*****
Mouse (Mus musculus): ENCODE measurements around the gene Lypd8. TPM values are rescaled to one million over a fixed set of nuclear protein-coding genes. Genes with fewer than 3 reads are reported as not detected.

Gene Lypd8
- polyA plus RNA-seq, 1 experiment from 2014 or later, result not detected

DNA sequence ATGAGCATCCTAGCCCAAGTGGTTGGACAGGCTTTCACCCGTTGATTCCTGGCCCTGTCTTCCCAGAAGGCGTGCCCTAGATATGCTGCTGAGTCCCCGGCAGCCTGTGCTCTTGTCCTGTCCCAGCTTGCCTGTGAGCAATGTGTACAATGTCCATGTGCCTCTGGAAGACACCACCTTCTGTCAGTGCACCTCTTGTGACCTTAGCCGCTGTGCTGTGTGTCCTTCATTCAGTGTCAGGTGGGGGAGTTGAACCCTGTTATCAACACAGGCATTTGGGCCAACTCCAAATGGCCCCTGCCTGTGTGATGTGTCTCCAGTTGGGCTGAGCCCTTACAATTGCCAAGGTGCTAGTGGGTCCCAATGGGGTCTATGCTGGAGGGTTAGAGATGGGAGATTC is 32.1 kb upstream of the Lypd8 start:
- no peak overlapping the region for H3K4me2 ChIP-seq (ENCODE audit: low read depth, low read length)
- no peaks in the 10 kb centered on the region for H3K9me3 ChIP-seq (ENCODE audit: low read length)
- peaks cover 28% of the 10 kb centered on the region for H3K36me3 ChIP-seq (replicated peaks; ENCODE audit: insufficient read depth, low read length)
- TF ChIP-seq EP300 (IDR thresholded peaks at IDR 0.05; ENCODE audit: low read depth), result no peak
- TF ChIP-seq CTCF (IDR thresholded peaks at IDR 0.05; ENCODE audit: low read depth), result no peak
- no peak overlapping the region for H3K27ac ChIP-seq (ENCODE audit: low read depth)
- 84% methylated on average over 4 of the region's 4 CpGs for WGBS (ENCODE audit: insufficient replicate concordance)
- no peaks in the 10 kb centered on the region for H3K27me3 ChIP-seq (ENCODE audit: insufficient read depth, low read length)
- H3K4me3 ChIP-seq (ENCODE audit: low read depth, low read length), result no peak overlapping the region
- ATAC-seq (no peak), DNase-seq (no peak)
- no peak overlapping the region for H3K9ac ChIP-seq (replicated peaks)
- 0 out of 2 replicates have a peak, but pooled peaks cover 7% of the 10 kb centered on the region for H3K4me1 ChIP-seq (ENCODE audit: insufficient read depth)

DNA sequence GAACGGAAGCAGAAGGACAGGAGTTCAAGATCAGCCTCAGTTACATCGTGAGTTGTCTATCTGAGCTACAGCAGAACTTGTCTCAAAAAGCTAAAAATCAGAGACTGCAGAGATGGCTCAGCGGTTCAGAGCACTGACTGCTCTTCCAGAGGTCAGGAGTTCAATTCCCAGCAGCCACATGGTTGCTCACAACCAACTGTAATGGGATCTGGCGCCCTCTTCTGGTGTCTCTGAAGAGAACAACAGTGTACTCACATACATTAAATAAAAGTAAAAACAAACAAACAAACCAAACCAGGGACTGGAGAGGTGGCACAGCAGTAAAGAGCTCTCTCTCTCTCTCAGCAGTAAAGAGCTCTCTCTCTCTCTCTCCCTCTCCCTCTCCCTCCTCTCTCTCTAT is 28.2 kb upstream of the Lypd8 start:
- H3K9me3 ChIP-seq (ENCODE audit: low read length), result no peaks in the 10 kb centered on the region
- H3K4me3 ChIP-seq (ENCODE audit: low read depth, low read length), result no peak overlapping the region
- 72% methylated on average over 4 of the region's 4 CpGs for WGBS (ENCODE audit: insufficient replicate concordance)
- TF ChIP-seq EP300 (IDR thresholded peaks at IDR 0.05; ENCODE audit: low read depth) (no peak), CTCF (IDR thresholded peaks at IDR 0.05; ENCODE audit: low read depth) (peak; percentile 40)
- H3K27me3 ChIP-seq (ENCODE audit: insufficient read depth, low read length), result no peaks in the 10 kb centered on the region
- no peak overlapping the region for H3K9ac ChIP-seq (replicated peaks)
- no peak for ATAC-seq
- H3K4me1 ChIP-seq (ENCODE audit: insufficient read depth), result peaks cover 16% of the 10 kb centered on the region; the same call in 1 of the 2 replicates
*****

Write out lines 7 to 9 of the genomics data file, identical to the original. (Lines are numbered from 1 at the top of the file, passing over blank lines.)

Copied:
- peaks cover 28% of the 10 kb centered on the region for H3K36me3 ChIP-seq (replicated peaks; ENCODE audit: insufficient read depth, low read length)
- TF ChIP-seq EP300 (IDR thresholded peaks at IDR 0.05; ENCODE audit: low read depth), result no peak
- TF ChIP-seq CTCF (IDR thresholded peaks at IDR 0.05; ENCODE audit: low read depth), result no peak